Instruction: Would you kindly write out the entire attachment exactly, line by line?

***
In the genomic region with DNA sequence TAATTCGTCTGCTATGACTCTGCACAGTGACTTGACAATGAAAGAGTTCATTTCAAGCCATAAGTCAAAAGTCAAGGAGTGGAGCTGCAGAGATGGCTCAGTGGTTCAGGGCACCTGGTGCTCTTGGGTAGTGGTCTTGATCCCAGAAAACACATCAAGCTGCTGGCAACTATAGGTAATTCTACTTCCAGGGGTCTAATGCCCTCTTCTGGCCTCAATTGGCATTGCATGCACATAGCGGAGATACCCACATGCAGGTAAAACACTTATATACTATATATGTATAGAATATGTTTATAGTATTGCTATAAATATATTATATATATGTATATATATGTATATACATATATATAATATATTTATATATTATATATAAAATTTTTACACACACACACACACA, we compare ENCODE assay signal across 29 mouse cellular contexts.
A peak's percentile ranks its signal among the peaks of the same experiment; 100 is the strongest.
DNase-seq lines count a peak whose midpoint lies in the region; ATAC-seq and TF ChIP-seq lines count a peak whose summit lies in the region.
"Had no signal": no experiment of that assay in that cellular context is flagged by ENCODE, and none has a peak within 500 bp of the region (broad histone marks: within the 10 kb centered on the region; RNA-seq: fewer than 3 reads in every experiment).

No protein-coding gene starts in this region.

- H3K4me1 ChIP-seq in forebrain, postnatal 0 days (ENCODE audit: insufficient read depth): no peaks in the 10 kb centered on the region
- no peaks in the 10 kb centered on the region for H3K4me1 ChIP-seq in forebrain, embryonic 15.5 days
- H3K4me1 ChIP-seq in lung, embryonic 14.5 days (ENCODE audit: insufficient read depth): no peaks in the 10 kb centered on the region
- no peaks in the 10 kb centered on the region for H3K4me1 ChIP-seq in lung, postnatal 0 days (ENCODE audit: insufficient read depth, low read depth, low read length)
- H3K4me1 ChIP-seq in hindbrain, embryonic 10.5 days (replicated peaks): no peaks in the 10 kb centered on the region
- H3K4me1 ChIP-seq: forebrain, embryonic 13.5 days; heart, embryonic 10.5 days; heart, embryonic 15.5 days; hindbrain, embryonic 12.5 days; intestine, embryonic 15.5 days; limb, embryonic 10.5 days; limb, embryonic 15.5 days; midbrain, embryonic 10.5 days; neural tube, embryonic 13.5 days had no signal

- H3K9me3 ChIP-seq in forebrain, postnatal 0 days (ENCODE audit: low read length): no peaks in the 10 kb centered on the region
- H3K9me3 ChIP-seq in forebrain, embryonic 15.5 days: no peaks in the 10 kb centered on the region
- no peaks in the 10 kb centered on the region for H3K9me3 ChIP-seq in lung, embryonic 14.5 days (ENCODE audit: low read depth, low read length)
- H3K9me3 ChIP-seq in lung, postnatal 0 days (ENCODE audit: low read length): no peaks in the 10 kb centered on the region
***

In the genomic region with DNA sequence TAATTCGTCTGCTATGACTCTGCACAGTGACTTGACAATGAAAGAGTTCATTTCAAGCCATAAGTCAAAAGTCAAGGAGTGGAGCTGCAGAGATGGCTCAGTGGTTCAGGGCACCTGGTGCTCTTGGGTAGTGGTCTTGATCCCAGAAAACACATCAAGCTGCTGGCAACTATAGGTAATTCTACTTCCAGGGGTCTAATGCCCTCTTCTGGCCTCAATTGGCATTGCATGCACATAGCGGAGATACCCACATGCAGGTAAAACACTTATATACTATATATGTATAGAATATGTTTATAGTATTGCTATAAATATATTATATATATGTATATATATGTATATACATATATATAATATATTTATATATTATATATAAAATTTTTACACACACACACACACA, we compare ENCODE assay signal across 29 mouse cellular contexts.
A peak's percentile ranks its signal among the peaks of the same experiment; 100 is the strongest.
DNase-seq lines count a peak whose midpoint lies in the region; ATAC-seq and TF ChIP-seq lines count a peak whose summit lies in the region.
"Had no signal": no experiment of that assay in that cellular context is flagged by ENCODE, and none has a peak within 500 bp of the region (broad histone marks: within the 10 kb centered on the region; RNA-seq: fewer than 3 reads in every experiment).

No protein-coding gene starts in this region.

- H3K4me1 ChIP-seq in forebrain, postnatal 0 days (ENCODE audit: insufficient read depth): no peaks in the 10 kb centered on the region
- no peaks in the 10 kb centered on the region for H3K4me1 ChIP-seq in forebrain, embryonic 15.5 days
- H3K4me1 ChIP-seq in lung, embryonic 14.5 days (ENCODE audit: insufficient read depth): no peaks in the 10 kb centered on the region
- no peaks in the 10 kb centered on the region for H3K4me1 ChIP-seq in lung, postnatal 0 days (ENCODE audit: insufficient read depth, low read depth, low read length)
- H3K4me1 ChIP-seq in hindbrain, embryonic 10.5 days (replicated peaks): no peaks in the 10 kb centered on the region
- H3K4me1 ChIP-seq: forebrain, embryonic 13.5 days; heart, embryonic 10.5 days; heart, embryonic 15.5 days; hindbrain, embryonic 12.5 days; intestine, embryonic 15.5 days; limb, embryonic 10.5 days; limb, embryonic 15.5 days; midbrain, embryonic 10.5 days; neural tube, embryonic 13.5 days had no signal

- H3K9me3 ChIP-seq in forebrain, postnatal 0 days (ENCODE audit: low read length): no peaks in the 10 kb centered on the region
- H3K9me3 ChIP-seq in forebrain, embryonic 15.5 days: no peaks in the 10 kb centered on the region
- no peaks in the 10 kb centered on the region for H3K9me3 ChIP-seq in lung, embryonic 14.5 days (ENCODE audit: low read depth, low read length)
- H3K9me3 ChIP-seq in lung, postnatal 0 days (ENCODE audit: low read length): no peaks in the 10 kb centered on the region